A quarter of a century on the legacy of the PC is ubiquitous.
Chances are one is at work in every facet of your daily life – chances are, you are using one right now.
While software applications and the companies that develop them have become the main drivers in today’s information society, the CM1, more commonly known as the $100 laptop, could take over where the venerable 5150 left off – becoming one of the enduring pieces of techno hardware in the next 25 years.
Negroponte says the new laptop
The CM1 is the crown jewel of the One Laptop per Child (OLPC) project, a non-profit venture that aims to do exactly what it says and arm underprivileged children in rural areas in underdeveloped societies with their very own personal computer.
The project is intended to connect them both to the wider world and to their peers, and is the brainchild of technology veteran Nicholas Negroponte, the co-founder of the Massachusetts Institute of Technology’s influential Media Lab.
OLPC, he told Aljazeera, is a project that has been many years in the making.
“You will find mention in Media Lab work of low cost machines since the 1980s,” he says. “Doing a $100 laptop became possible now. The time is right. It was not an ‘ah ha’ 18 months ago, but the confluence of every vector in my life.”
The project aims to build peer-
The idea of using technology to enhance the lot of the world’s poor and uneducated is indeed a deep-seated and well-versed one.
Negroponte insists that by targeting the next generation his project will prosper where others have met with limited success.
“The simple fact is that about half of the world’s billion children live in remote, rural and poor parts of the world where school is less than 3 hours per day and teachers often do not have a 6th grade education,” he says. “There just is no way to fix that without leveraging the children.”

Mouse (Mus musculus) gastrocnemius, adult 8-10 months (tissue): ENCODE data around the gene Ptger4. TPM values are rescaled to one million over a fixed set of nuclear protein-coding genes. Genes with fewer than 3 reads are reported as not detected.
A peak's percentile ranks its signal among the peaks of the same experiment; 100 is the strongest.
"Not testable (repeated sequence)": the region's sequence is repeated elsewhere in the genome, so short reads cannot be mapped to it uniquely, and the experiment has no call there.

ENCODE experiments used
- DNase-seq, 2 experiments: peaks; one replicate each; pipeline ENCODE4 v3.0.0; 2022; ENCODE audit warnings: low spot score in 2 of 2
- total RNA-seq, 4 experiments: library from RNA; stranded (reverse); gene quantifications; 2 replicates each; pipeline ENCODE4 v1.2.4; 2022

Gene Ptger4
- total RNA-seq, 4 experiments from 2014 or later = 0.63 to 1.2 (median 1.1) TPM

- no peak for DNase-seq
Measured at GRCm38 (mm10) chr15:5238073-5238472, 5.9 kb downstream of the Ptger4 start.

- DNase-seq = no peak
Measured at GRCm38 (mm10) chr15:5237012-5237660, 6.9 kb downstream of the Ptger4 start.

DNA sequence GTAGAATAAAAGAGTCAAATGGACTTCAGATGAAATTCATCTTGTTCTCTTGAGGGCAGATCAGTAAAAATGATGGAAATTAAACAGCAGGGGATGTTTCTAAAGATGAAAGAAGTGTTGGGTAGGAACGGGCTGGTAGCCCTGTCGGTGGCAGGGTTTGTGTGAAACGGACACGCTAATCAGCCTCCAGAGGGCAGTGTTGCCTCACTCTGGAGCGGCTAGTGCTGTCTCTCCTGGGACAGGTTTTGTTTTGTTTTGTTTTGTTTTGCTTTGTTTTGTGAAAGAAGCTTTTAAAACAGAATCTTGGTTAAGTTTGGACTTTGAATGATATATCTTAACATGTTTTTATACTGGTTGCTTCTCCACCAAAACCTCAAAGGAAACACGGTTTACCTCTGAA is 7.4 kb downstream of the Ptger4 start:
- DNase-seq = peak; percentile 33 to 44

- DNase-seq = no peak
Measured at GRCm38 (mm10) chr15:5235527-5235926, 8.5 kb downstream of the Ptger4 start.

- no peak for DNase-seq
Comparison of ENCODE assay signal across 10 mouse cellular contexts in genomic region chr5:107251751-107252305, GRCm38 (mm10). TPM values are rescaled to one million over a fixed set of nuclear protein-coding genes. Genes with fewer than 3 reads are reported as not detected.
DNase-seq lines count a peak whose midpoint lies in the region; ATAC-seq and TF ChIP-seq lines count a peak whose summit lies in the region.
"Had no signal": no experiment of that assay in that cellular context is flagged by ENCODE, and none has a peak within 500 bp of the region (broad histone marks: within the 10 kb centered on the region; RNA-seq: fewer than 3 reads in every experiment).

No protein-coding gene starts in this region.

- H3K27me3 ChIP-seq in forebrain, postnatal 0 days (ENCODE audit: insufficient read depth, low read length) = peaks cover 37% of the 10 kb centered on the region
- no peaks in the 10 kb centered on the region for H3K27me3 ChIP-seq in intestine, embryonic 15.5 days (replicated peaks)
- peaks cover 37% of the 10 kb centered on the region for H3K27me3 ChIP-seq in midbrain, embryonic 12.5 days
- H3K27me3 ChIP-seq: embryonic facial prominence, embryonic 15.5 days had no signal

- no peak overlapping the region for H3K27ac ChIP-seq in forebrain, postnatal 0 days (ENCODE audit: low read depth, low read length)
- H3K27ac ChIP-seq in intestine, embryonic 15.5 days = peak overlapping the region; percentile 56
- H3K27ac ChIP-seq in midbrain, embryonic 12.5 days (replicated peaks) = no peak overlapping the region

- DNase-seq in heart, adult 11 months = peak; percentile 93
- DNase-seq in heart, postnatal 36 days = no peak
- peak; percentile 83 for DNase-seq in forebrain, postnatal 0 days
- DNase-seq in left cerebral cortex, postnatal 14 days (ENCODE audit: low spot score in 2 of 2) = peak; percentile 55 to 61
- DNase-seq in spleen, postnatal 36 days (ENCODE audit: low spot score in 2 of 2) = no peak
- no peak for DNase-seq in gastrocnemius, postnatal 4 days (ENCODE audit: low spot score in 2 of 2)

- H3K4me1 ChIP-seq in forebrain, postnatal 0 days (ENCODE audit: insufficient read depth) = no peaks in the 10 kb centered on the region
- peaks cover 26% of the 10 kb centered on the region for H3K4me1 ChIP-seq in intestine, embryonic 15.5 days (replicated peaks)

OLPC aims to exert such leverage through the use of peer-to-peer communications. The theory being that if children are given the basic tools and are able to interact they will be able to learn, well, learning.
Negroponte simply refers to it as “learning learning.”
He says the $100 laptop “is the intersection of three experiences: the book, the mobile and the Internet”.
“The basic functions are those of any laptop, with added emphasis on peer-to-peer communications, graphics, sound and what we call constructionism – learning by making things. So the laptop will have a browser (obviously) but also tools like Logo, Squeak and eBook readers. However, being Open Source, it will grow boundlessly.”
“They talk about computer literacy, as if kids should learn Power Point, Word and Excel”
The CM1 has been designed by academics and industry experts and is built to be low-cost, power-efficient, durable and, most importantly, kid-friendly.
As an open-source machine it is aimed at being cost-effective, operates on a “skinny” version of the Linux operating system and has an estimated lifetime of at least five years.